|The MV Columbia|
We left Seattle about midday for the hour and a half's drive to the ferry terminal at Bellingham. Twenty minutes later we passed a sign flashing news of an accident ahead on the freeway. The traffic slowed, crawled, inched forward once or twice, then stopped. After 15 minutes of no movement at all David eased across to the right hand exit lane and we abandoned the freeway.
Clearly we weren't the only ones to think of this. Once off the freeway the traffic was slow but at least it was moving and after a long and convoluted detour we rejoined the freeway a few miles north and arrived at Bellingham about 2.30 pm, only half an hour before the scheduled check-in time.
The ferry wasn't due to depart until 6 pm. However with six ports of call, loading the car-decks was like playing mechanised tetris. Cars, motor bikes, R.Vs, SUVs and trucks all had to be placed according to the constraints of size, weight and destination. There isn't much point in loading vehicles for the ferry's last stop at Skagway behind those for its first stop at Ketchikan. David and I were disembarking at Juneau, which was after Ketchikan, Wrangell and Petersburg but before Haines and Skagway.
The lane next to us boarded at 3.45 pm. Half an hour later we were directed out of our lane and sent toward the ship along the now empty lane beside us. It was another two hours before the last cars were directed on board. They had my sympathy.
|Driving into the ship.|
The crewmen directing us onto the car deck were pleasant enough but had that casual air which comes of having done the job too many times before. We couldn't hear them over the noise inside the ship and their hand signals were confusing and ambiguous. Inside the ship we were confronted with two small ramps. Should D drive onto them? If he drove too far there was nothing to stop the front wheels of the car from crashing back onto the deck. Luckily he hesitated long enough to see a cage-like car elevator dropping from the deck above. It stopped level with the top of the ramps and D drove forward into it.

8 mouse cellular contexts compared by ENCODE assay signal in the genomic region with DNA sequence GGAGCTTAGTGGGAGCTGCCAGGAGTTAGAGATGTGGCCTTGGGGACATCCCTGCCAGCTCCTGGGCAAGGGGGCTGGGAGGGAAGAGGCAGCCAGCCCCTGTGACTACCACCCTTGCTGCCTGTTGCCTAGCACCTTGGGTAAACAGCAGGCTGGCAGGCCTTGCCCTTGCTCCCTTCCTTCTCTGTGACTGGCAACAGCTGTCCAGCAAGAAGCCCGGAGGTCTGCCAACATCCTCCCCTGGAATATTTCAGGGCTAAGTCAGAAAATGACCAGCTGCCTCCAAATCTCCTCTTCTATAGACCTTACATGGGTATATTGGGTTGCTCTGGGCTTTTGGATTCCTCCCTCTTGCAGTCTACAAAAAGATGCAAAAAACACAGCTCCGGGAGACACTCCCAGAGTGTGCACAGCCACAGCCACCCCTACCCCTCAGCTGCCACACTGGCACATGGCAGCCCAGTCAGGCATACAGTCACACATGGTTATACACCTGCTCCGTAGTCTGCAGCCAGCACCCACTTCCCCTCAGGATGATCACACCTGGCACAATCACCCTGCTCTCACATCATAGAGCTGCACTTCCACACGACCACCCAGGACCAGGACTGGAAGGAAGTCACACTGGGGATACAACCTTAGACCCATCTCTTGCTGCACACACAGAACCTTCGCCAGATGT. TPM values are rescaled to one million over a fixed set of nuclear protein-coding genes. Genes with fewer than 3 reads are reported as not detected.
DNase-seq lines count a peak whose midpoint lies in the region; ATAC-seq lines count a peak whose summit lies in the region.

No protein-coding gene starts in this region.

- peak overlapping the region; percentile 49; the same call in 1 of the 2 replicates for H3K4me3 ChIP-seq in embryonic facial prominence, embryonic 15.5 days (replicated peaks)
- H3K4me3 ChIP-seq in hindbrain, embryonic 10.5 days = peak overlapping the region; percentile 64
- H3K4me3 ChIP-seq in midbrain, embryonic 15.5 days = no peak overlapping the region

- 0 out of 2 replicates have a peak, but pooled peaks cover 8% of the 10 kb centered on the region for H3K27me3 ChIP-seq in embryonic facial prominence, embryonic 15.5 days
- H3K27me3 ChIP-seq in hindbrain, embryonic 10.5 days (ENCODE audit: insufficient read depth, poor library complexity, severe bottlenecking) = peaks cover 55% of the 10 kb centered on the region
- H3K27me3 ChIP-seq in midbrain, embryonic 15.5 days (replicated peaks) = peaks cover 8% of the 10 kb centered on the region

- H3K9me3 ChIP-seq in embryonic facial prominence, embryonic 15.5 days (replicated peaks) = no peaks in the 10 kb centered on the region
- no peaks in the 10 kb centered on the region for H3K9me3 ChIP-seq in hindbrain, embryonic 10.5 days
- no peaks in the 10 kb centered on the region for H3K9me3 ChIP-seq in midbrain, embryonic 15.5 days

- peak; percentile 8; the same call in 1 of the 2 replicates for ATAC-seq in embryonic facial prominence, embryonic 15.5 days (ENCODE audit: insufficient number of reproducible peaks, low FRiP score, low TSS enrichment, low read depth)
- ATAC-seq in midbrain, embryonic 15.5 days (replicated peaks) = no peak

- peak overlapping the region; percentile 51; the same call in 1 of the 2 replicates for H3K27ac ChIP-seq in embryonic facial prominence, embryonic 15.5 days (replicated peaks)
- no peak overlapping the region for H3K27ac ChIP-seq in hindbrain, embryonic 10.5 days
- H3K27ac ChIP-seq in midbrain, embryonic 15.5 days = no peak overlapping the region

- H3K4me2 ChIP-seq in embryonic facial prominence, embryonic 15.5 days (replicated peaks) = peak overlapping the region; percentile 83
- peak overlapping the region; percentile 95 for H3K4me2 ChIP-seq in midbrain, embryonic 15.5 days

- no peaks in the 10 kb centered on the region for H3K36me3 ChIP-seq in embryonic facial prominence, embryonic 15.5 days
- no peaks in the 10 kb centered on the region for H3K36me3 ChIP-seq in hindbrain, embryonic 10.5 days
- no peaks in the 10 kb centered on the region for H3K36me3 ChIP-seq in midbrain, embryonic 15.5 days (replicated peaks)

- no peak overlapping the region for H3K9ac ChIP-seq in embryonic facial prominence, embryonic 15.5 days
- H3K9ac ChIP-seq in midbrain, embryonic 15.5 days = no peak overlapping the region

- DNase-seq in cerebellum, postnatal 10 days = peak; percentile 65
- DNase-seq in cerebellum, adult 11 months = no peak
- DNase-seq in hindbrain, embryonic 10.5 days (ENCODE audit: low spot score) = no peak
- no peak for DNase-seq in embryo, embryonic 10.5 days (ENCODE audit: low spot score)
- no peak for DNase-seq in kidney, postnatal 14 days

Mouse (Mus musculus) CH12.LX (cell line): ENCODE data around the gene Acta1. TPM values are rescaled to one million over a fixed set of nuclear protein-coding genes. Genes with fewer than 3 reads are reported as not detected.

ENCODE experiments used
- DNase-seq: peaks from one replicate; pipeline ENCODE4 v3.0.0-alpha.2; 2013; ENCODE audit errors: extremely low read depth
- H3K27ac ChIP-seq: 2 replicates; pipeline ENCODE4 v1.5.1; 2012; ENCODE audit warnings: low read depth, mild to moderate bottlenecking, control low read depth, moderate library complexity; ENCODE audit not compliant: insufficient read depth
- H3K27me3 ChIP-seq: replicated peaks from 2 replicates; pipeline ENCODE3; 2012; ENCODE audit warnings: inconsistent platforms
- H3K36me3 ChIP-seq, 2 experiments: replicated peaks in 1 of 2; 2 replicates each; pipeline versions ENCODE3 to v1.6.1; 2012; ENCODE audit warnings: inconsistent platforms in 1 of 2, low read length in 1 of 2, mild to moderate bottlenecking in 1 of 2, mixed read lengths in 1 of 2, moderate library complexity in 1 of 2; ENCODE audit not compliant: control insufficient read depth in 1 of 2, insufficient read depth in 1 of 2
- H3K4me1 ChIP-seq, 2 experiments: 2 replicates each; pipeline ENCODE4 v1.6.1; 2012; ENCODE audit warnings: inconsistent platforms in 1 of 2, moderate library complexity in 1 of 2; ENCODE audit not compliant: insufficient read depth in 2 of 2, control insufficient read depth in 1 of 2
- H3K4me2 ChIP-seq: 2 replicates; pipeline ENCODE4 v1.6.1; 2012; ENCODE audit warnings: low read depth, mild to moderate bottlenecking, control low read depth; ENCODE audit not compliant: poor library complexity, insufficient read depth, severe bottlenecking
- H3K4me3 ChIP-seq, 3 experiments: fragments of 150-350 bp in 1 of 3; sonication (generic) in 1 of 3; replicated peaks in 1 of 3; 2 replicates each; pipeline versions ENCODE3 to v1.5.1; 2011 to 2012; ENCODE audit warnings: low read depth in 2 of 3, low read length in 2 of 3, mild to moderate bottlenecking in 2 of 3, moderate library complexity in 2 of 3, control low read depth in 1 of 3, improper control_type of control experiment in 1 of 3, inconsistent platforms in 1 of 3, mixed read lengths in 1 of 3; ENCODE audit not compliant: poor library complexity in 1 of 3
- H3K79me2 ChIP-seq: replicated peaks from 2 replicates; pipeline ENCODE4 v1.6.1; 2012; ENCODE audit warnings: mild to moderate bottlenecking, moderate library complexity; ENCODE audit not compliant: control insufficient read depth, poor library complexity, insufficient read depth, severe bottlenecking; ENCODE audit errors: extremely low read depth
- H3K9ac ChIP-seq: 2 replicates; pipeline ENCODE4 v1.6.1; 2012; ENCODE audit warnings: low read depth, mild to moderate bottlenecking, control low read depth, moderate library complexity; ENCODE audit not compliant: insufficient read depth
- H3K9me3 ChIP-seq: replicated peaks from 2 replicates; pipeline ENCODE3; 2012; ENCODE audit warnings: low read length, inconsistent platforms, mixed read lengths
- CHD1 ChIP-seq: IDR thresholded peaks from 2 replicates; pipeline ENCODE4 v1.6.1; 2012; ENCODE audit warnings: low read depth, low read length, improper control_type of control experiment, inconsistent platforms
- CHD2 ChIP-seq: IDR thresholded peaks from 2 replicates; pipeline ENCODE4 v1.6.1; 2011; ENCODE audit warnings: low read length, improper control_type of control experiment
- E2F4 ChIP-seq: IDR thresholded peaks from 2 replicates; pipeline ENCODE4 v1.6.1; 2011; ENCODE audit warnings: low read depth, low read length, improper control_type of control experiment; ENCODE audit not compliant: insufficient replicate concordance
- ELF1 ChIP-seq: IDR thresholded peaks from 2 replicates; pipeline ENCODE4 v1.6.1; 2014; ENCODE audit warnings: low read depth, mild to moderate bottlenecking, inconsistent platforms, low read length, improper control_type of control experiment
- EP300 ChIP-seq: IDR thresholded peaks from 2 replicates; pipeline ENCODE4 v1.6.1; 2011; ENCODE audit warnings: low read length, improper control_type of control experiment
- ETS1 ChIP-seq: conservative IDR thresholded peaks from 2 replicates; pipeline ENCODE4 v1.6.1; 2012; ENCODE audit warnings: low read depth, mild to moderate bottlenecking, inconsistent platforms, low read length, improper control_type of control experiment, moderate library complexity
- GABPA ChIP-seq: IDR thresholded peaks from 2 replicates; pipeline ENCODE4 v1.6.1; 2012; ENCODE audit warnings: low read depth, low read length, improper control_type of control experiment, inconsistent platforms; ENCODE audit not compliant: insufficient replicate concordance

|The car elevator on board the Columbia.|
Having lived in Hong Kong many years ago we were familiar with car elevators. We waited while we were transported up to the top deck then backed out with inches to spare on each side. Amid more ambiguous directions we finally parked. By this time David's stress levels were in overdrive. We unpacked our luggage and sought out the purser's office for keys and directions to our cabin. Over the course of two more trips to the car deck neither of us noticed the car engine was still running. The noise of the ship's engine masked the sound. The ignition system on our rental car is the sort you see from time to time in European cars. There is no ignition switch other than a start/stop button. More fundamentally there is nowhere to put the key. As long as the key, which was in my hand bag the whole time, is in close proximity to the car then the engine will start. Fail to press the stop button and the engine keeps running even if you walk away with the key.
|The upper car deck.|
We were exploring the ship when several announcements came across the PA.
"Would David Linney please go to the car deck and switch off your engine. Would David Linney please go to the car deck and switch off your engine."
The announcement came three or four more times before finally "Would David Lindfield please go to the car deck and switch off your engine".
Oooppps! We made a panicked dash down to the car deck where David assured me this time he pressed the stop button. It is the kind of mistake you only make once - I hope.
Safely ensconced in our cabin that night my last thought before going to sleep was - 'Did David put the handbrake on?'
The car is insured and frankly neither of us like it that much but nevertheless the thought of it running amok on the car deck was scary.
|Underway safely at last - how much damage can a loose car actually do?|
For the next post in this series click - here
For all my posts on our Alaska Marine Highway and Alaska Highway road trip click - here
26 June 2015